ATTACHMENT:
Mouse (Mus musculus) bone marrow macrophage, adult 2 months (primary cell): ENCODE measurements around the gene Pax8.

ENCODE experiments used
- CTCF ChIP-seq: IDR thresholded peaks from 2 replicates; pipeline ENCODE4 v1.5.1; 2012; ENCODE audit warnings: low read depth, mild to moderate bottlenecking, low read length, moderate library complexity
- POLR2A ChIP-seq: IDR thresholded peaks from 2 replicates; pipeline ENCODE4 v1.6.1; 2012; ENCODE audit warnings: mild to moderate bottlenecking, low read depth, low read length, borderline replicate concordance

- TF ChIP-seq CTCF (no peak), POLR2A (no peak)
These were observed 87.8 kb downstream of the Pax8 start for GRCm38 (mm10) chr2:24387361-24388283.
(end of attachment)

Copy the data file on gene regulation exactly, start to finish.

Mouse (Mus musculus) bone marrow macrophage, adult 2 months (primary cell): ENCODE measurements around the gene Pax8.

ENCODE experiments used
- CTCF ChIP-seq: IDR thresholded peaks from 2 replicates; pipeline ENCODE4 v1.5.1; 2012; ENCODE audit warnings: low read depth, mild to moderate bottlenecking, low read length, moderate library complexity
- POLR2A ChIP-seq: IDR thresholded peaks from 2 replicates; pipeline ENCODE4 v1.6.1; 2012; ENCODE audit warnings: mild to moderate bottlenecking, low read depth, low read length, borderline replicate concordance

- TF ChIP-seq CTCF (no peak), POLR2A (no peak)
These were observed 87.8 kb downstream of the Pax8 start for GRCm38 (mm10) chr2:24387361-24388283.